Local and seasonal are serious buzz words in the food industry at the moment.  As fuel prices rise, it makes sense to source locally and of course eat what is in season.  For me, this is epitomized by asparagus;  it’s got to be English, and despite its short season, producers race to achieve the earliest crop.  As we drove through Somerset on the Easter weekend, my heart raced at the asparagus signs at the side of the road, there is no better way to eat it than straight from the field.  
Back in Nailsworth on Tuesday, the highlight of my week was as I went to pay for my one humble packet of asparagus at the local greengrocers and I found seven for the same price in the bargain box.  So this week we have mainly been eating asparagus.  To prepare it I edge my knife along the bottom until you can cut off the woody end through a tender stem.  This year I have resorted to boiling it, after years of grilling, I learnt from the chef at the bistro that a thirty second boil before grilling or barbecuing gives a much tastier stalk.  I have also followed Elizabeth David’s recipe of boiling in bunches standing upright in the pan for less than ten minutes.
We have enjoyed asparagus with a dippy egg, asparagus in a salad and of course there has to be english asparagus in the Royal Wedding picnic.  According to Elizabeth David there is no better way to serve it than with a hollandaise or mayonnaise.  I have now perfected my hollandaise in any quantity.  By whisking an egg yolk with some salt and a splash of white wine vinegar, over a bain marie I then whisk in knobs of unsalted butter, (about 2oz per egg yolk), and stir until thickened.  As for mayonnaise, I only seem to be able to make this with a minimum of 3 egg yolks, again whisked with salt, I then add up to half a pint of olive oil drop by drop stirring by hand.  When it’s like a thick jelly I add a little lemon juice then a tablespoon of boiling water, if it’s to last.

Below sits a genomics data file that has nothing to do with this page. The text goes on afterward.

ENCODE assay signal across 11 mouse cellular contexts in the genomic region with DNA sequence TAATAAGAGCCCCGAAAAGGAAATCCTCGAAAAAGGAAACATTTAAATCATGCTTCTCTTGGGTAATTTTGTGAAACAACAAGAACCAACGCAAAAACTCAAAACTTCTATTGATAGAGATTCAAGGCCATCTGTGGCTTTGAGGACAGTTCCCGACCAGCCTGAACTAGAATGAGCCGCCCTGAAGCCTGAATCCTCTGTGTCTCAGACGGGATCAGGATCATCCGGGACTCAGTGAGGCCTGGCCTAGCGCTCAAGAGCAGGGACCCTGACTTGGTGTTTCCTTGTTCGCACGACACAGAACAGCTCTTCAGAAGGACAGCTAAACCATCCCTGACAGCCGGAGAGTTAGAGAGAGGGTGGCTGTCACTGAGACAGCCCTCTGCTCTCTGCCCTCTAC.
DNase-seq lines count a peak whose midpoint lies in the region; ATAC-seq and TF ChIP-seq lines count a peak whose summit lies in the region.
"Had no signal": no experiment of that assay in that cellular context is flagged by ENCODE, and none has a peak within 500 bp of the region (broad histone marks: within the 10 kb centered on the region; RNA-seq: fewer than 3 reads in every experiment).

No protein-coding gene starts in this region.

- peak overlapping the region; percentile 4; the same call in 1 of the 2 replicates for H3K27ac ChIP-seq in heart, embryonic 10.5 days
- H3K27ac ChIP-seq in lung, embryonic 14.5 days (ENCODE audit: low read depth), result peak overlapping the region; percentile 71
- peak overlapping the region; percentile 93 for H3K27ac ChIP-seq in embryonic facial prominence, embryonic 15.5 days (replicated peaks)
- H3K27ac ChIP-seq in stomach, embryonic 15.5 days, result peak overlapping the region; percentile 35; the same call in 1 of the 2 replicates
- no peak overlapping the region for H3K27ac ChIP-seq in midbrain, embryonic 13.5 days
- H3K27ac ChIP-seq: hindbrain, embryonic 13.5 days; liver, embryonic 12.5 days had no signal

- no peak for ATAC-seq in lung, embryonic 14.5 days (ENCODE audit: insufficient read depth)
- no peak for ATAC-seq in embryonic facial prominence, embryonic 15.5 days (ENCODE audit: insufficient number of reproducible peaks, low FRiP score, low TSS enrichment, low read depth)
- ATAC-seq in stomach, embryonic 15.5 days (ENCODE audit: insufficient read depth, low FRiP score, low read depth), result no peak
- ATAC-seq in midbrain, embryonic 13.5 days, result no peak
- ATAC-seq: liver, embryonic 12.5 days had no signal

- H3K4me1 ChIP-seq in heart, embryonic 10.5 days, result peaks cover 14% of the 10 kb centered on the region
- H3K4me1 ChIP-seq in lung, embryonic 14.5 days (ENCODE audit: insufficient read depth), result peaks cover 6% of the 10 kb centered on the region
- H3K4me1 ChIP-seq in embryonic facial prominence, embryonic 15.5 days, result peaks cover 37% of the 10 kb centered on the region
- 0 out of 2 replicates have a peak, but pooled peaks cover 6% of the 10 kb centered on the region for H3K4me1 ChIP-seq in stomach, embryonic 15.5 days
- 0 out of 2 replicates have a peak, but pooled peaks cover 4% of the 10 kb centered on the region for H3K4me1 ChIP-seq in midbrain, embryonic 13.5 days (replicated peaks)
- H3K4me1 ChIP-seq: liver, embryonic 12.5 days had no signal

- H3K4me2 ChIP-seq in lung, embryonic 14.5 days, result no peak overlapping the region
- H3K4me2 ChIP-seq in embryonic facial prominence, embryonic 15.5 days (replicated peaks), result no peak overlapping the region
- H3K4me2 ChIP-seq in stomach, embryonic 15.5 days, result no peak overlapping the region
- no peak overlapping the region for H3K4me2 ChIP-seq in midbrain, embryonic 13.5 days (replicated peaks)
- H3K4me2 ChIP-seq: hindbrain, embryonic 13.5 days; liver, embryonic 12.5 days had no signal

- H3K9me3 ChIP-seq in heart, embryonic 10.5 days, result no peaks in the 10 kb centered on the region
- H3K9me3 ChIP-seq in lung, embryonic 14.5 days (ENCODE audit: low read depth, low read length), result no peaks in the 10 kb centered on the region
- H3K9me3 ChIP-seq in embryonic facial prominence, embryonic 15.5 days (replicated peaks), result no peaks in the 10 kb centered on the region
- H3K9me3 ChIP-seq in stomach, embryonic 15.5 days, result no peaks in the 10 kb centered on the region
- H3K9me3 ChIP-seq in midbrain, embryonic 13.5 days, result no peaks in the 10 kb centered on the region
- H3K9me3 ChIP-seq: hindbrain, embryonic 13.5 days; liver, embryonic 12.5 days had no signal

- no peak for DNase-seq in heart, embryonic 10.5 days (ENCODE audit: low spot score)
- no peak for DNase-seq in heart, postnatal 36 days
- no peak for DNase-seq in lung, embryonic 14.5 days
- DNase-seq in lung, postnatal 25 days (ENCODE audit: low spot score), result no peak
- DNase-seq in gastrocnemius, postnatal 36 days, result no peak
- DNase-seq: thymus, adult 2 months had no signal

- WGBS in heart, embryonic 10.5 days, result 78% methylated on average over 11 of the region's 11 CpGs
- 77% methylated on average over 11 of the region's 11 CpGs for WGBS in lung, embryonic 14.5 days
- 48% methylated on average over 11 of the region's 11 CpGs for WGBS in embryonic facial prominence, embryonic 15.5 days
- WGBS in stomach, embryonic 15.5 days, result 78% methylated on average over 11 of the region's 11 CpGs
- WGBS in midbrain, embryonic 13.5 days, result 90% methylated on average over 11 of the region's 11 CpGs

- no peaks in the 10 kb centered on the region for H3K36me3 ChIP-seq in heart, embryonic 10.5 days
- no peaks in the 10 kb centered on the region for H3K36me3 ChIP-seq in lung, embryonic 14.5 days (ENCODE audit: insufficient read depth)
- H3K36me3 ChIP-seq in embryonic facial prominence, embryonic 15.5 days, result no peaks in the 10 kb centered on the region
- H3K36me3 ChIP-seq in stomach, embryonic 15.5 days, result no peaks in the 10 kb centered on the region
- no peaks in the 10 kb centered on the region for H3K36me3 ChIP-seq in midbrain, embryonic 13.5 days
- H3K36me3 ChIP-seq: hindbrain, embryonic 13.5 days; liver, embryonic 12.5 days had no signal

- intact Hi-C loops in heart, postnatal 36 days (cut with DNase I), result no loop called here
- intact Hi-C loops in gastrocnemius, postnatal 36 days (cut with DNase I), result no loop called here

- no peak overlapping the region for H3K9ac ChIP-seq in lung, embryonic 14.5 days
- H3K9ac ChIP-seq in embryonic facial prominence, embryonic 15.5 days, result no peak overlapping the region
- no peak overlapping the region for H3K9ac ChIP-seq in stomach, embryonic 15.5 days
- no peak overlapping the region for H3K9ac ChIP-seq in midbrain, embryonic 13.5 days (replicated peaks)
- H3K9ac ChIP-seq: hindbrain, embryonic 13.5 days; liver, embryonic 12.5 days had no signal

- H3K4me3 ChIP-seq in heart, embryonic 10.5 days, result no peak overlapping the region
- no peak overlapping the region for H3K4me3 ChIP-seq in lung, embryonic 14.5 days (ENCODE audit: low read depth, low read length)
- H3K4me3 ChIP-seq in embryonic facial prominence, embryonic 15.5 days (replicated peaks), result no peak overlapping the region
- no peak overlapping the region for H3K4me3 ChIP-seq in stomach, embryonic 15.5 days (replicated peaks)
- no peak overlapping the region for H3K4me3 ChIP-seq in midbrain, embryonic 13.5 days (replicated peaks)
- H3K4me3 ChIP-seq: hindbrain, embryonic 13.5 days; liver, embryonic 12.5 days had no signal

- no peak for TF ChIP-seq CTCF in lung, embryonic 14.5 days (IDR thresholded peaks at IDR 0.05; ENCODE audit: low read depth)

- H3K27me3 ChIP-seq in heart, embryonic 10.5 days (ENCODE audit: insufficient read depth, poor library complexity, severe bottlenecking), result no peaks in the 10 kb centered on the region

I urge you all to go out and find some local asparagus, and even if you just smear it in butter, never will English food taste any better.   

Roast chicken and baked beans